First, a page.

Chinking is very important when you are building a log cabin or log home. It seals the spaces between the logs to keep exterior air out and interior air in. It also keeps bugs and moisture from getting in your home. Chinking is a material that goes between the logs as you put them together to form the walls, and is intended to fill in the spaces. Once you have the log walls constructed and the roof put on, you can begin the process of chinking.
The first thing to do before chinking is to insulate between the logs. On the inside or outside of the building, you can use foam board insulation. This will give the home an additional R factor than if it was just solid logs, which will add to the comfort and energy efficiency of the home.
Once the insulation is complete, the chinking is applied to the insulation. A synthetic type of chinking is recommended so it will expand and contract with the logs. Another option for chinking is concrete, however this method has been known to crack and needs to be maintained as time goes on and is not recommended. During the 19th century, people also used mud, clay and horsehair to chink.
When you chink your home, it prevents air, bugs and moisture from penetrating into your log home. It also helps to insulate your home if you have a backer rod there. Chinking can also be used as a design characteristic of your home, and you have many options of chinking materials and colors to choose from to either blend in or contrast with the logs in order to achieve a certain look. It doesn’t matter if you are chinking a new log home or one that has already been built. Either way, you will need to decide what type of finish you will use and you need to make sure it will be well-suited for your project.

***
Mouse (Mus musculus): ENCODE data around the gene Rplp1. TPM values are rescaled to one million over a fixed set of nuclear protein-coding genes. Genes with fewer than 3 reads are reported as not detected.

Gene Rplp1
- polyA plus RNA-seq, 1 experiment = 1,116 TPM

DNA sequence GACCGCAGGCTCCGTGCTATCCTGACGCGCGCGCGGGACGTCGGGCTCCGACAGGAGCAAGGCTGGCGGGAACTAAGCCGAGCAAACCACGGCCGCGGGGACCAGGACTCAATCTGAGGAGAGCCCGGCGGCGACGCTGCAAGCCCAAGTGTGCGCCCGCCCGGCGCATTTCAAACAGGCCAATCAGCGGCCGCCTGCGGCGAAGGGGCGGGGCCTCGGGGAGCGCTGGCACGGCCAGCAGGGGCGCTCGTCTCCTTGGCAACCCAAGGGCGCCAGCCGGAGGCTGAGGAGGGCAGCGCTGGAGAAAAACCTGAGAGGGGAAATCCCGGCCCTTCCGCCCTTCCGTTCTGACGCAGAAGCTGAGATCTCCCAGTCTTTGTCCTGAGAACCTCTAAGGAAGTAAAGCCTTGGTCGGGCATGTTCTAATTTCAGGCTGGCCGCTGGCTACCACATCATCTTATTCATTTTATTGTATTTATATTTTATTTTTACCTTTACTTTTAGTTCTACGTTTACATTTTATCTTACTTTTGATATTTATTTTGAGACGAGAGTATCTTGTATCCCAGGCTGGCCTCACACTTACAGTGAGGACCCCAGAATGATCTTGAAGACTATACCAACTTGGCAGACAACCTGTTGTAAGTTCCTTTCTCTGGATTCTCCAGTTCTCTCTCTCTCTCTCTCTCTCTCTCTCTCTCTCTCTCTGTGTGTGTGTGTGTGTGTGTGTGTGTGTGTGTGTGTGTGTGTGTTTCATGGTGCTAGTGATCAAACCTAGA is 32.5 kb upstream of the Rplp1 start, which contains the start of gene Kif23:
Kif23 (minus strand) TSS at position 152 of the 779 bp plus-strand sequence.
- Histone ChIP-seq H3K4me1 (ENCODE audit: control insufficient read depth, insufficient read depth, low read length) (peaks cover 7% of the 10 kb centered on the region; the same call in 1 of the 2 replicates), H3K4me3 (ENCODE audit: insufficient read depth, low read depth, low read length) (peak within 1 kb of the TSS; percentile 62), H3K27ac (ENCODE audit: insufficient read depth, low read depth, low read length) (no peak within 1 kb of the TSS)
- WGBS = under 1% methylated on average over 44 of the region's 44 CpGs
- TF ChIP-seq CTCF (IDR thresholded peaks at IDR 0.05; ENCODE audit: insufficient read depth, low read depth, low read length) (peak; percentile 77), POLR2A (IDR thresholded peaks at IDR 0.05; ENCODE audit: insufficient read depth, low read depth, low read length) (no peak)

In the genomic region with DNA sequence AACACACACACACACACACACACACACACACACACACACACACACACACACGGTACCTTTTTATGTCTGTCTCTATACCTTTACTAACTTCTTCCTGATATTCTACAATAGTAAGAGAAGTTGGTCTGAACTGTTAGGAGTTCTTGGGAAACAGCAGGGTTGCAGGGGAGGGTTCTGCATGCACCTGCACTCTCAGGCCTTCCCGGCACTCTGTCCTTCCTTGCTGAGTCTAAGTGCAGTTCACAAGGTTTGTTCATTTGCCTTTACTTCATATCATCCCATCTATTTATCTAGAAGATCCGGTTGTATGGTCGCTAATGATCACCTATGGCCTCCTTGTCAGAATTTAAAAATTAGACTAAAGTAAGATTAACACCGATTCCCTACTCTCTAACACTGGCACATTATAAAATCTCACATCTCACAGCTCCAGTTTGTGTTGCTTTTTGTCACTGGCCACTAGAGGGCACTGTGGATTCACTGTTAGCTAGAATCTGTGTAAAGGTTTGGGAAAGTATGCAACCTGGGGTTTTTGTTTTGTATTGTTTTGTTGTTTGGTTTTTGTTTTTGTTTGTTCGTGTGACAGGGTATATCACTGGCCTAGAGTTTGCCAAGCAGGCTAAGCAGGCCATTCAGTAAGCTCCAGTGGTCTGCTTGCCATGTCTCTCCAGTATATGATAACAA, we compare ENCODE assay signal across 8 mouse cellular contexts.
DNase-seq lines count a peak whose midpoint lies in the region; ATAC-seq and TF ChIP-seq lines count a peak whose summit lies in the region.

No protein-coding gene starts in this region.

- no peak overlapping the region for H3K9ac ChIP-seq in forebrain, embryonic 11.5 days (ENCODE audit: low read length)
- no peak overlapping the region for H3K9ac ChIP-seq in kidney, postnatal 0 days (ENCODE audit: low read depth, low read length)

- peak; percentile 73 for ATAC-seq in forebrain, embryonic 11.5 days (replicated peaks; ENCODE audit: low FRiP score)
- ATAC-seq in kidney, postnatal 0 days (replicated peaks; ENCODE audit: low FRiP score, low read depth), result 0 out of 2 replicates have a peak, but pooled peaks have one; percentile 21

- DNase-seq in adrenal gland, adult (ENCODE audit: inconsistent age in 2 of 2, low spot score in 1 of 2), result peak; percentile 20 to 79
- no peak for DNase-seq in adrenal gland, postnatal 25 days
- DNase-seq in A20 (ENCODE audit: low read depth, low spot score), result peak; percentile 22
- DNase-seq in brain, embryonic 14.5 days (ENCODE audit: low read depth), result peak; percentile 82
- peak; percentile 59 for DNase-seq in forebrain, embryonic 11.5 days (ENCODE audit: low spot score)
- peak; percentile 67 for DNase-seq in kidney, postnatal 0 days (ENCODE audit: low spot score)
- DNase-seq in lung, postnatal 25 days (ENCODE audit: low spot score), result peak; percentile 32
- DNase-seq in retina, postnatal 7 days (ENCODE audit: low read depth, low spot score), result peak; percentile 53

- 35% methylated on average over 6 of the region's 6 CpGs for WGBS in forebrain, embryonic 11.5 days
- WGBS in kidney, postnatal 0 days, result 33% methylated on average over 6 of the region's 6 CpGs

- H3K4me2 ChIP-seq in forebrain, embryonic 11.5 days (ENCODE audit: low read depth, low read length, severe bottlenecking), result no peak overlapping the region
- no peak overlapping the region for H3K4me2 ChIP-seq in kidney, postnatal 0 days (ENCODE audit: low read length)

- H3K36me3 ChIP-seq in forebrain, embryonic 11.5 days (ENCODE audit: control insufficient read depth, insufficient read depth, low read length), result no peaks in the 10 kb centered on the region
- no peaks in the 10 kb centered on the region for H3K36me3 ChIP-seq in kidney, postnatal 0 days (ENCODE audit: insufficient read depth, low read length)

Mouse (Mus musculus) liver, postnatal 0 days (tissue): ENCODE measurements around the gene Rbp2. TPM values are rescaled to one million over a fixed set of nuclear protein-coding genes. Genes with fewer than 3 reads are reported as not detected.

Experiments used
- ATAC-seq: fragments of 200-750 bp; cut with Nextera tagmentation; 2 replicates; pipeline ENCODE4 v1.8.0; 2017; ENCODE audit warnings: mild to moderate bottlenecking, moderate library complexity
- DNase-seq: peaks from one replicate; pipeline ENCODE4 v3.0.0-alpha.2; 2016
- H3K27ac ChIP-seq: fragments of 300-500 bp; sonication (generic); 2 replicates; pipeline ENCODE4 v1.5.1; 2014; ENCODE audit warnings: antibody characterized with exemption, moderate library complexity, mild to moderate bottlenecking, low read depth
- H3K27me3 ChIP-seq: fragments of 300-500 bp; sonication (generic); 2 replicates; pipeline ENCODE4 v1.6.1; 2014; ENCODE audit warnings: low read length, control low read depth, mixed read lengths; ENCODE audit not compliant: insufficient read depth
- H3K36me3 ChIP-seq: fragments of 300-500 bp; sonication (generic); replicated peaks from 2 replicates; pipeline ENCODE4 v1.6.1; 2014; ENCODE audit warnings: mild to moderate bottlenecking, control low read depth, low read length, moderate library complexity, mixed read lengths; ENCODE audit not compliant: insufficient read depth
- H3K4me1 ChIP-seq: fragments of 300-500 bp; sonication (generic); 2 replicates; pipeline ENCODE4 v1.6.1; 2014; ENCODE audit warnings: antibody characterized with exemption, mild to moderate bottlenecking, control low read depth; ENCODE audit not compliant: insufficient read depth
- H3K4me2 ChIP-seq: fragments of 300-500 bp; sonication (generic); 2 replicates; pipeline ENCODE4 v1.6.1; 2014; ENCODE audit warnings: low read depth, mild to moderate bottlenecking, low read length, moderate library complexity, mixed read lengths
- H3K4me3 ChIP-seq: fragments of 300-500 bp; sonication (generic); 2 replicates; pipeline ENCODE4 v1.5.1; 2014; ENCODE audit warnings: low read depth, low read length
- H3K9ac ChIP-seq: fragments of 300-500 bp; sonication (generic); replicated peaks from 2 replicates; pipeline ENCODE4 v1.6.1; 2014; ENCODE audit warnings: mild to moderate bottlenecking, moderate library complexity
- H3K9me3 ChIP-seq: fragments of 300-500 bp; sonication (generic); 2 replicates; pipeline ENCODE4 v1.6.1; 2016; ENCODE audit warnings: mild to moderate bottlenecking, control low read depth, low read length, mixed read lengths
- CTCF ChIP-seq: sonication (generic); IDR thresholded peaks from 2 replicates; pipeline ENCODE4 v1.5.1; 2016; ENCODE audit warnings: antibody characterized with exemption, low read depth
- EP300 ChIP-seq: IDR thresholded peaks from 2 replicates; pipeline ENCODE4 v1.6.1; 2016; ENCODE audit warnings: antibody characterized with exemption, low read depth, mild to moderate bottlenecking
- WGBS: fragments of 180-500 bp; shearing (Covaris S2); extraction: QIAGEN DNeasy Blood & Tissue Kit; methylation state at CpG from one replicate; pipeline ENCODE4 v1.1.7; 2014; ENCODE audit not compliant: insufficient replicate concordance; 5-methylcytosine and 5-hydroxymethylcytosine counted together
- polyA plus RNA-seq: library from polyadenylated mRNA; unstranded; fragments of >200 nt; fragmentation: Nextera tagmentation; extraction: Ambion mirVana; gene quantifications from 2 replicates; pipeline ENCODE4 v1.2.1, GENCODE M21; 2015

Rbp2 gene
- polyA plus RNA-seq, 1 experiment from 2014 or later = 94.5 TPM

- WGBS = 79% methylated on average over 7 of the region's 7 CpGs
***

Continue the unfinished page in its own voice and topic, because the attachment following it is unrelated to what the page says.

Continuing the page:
To be sure you don’t waste your money, you need to make sure the chinking is not applied too thinly or too thickly. If it is too thin, it won’t stick properly to the logs. This will result in tears or rips as the logs dry and move with each season that passes. If it is applied on too thick, it will take too long to cure and won’t set up properly, especially if the weather is cold, resulting in slumping or perhaps a “spongy” feeling. Ultimately, just be careful not to put your chinking material on too thick or too thin, and also watch the temperature when applying the product.
Chinking is a fundamental part of building a log home or log cabin. Choosing the proper material and applying the material correctly is essential in finishing the job effectively. When done correctly, however, the chinking process adds efficiency, comfort, style and value to your log home.